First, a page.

Aug 04, 2014

    Steering clear of others' trophies to avoid jinx


    AFTER a practice session in Florida two weekends ago, Rory McIlroy invited his neighbour, Keegan Bradley, back to his Jupiter home.

    Displayed on McIlroy's kitchen counter was a one-of-a-kind pitcher - the silver claret jug he received for winning the British Open.

    McIlroy's friends have treated the trophy, which dates to 1872, like an archaeological relic, picking it up gingerly and studying it. Not Bradley, though.

    Imitating his neighbour's reaction the other day, McIlroy recoiled, put his arms up in an avoidance gesture and said: "Uhhh, no!"

    Bradley, golf's king of quirk, said it was true. He has a type of trophy phobia that he shares with other players on tour. Those in its throes treat the major championship hardware, in particular, as if it were radioactive.

    "It's like there's a glow around the claret jug that he can't get within, like, an inch," Rickie Fowler, another of Bradley's golf friends, said.

    "We didn't want to push him into it. Something bad might have happened."

    One player's paranoia is another's precaution.

    Australian Adam Scott drank out of the US Open trophy after his countryman, Geoff Ogilvy, won it in 2006. Perhaps that explains the third-round 73 Scott put up this year at Pinehurst to tumble out of Open contention.

    He did touch the green jacket before he won the Masters last year. Still, he would rather leave the claret jug and the Wanamaker Trophy, the PGA Championship's prize, alone.

    "I'm not very superstitious," he said. "But I think, if that stuff does exist, I'd rather not jinx myself."

    In 1996, after Tom Lehman won the British Open, those who drank from the claret jug he took home included Phil Mickelson, then his neighbour and in his fourth full year on tour.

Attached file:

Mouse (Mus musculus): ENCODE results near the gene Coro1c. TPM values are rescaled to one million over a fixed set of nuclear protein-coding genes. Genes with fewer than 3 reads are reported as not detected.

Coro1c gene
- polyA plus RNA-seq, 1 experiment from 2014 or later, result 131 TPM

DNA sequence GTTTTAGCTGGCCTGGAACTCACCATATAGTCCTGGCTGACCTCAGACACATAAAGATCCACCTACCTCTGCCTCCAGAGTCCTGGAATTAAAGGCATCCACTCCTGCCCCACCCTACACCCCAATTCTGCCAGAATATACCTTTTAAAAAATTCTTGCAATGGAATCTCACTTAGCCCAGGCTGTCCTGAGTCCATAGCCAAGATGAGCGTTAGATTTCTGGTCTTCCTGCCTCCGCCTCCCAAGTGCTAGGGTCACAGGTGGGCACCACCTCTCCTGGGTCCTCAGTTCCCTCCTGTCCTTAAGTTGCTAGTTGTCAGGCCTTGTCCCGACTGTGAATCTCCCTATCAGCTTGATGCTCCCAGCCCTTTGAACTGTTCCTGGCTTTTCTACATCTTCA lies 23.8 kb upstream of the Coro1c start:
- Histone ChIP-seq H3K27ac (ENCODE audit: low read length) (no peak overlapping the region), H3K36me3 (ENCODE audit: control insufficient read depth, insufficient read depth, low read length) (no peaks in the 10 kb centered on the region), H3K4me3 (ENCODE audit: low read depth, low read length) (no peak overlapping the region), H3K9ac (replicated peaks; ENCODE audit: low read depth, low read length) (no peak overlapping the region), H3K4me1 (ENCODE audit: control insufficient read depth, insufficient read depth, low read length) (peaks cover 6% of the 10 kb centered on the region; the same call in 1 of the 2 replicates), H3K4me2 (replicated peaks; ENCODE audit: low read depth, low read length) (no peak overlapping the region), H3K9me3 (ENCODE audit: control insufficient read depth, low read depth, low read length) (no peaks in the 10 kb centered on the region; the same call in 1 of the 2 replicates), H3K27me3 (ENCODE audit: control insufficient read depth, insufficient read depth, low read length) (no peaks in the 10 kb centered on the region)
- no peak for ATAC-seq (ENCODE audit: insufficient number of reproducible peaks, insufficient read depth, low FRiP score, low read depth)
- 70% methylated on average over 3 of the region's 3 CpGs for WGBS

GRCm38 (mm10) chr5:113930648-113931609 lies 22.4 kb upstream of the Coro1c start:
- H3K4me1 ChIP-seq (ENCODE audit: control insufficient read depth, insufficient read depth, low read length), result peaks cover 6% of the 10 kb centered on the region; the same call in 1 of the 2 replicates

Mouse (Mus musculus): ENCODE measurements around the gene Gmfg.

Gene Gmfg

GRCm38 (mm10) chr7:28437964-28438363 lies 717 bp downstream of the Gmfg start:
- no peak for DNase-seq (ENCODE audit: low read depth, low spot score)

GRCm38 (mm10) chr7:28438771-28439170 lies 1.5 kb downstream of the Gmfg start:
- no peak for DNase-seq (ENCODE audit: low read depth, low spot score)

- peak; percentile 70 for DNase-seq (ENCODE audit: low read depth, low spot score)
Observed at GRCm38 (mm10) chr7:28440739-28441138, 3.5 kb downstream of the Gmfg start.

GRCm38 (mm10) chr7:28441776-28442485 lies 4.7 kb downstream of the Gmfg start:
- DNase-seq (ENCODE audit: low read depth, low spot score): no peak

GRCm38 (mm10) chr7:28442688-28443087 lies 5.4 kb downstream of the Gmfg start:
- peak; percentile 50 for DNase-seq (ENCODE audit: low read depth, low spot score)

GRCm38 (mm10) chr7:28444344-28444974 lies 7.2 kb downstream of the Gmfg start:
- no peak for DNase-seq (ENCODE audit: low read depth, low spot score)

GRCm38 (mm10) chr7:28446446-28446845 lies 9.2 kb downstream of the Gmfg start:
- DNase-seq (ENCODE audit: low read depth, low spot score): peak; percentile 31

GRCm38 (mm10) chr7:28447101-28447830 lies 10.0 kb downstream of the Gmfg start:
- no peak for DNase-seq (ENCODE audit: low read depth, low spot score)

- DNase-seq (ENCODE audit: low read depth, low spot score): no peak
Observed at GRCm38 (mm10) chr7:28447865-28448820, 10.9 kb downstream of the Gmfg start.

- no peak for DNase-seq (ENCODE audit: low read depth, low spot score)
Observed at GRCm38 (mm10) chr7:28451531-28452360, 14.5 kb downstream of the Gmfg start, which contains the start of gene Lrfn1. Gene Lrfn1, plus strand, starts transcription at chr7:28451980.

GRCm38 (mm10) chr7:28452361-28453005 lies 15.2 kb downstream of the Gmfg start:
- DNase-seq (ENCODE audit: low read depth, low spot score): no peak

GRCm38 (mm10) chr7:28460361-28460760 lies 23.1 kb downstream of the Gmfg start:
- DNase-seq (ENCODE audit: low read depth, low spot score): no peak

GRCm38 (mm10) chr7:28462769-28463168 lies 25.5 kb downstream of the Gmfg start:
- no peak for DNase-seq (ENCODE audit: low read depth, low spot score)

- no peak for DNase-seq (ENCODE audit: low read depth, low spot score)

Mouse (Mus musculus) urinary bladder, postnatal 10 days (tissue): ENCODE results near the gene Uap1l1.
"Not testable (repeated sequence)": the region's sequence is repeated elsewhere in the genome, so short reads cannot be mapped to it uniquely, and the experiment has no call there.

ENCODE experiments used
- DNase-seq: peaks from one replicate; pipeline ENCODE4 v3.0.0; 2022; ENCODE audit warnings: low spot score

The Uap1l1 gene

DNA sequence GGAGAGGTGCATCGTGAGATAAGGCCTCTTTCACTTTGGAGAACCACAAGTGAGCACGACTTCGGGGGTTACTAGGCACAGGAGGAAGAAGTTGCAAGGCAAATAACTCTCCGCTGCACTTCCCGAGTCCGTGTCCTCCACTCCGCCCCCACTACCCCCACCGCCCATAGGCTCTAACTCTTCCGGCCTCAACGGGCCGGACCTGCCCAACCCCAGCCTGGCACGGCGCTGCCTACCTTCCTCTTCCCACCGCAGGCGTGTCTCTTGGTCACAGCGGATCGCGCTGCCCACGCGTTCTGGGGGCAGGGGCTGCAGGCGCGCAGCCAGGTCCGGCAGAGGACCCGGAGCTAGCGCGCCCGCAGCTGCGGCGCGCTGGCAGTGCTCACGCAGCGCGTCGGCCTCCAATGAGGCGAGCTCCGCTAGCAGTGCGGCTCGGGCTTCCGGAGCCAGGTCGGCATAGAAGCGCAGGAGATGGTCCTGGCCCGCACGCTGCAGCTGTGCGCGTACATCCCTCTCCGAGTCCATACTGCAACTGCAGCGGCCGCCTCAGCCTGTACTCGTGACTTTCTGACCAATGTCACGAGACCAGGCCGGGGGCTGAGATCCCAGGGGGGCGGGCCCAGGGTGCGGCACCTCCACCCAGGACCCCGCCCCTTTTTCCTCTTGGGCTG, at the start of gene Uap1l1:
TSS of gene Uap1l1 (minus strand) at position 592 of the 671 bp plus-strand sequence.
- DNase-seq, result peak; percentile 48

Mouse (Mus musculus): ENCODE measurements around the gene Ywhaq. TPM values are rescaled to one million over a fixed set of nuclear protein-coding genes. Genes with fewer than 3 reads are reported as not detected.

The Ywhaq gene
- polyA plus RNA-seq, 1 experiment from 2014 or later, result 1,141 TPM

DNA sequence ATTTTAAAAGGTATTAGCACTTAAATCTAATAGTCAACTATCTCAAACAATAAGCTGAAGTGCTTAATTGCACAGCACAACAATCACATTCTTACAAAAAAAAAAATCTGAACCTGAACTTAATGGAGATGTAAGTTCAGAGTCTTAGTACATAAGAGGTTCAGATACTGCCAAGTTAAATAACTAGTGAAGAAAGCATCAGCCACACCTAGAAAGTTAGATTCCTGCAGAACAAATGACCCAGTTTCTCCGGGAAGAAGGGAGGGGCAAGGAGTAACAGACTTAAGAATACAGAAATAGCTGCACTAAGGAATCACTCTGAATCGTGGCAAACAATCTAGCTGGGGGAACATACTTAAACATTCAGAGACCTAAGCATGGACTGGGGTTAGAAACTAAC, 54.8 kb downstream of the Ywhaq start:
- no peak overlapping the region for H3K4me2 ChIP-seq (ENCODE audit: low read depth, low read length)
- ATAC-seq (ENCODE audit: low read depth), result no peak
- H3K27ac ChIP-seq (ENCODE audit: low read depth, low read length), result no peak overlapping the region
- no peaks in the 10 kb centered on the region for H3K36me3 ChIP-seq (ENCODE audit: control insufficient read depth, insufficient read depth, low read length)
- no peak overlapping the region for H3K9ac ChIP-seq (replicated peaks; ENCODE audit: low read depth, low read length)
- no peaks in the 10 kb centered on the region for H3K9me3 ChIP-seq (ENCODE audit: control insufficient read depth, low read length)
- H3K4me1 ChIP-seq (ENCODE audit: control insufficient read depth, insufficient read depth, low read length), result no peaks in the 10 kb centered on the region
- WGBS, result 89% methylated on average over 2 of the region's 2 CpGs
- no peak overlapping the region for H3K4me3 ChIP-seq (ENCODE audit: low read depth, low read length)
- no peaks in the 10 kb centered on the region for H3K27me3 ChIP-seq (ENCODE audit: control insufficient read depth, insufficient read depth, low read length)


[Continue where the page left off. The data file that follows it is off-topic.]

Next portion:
Mickelson, who had earned a degree in psychology from Arizona State University, did not give a second thought to handling the prize until his British Open miseries mounted over the years to the extent that he could have filled the claret jug with his tears.

    At that point, he said half-jokingly, he had cause to wonder whether he was bad at links golf or he had jinxed himself by drinking from the trophy.

    "You never know," said Mickelson. He delivered himself from such speculation last year with his come-from-behind victory at Muirfield.

    Mickelson's British Open victory is why Fowler did not hesitate to get up close and personal with the urn now in McIlroy's possession.

    "I know Phil had drunk out of the claret jug prior to winning," Fowler said. "I've never been a big believer in the jinx thing, and Phil kind of solidified that."

    However, it is not superstition that causes other players to avoid contact with the major championship trophies.

    "It's definitely much more respect," said Graeme McDowell of Northern Ireland, the 2010 US Open champion.

    "At the French Open, this guy kind of thrust the claret jug in my hand and asked me to do something," he added.

    "It takes that mystique away. Part of me doesn't feel like I want to get close to it until I have the opportunity to really bond with it for 12 months.

    "It's like the golden chalice that I want to earn. I don't want somebody to actually give it to me until I've earned it."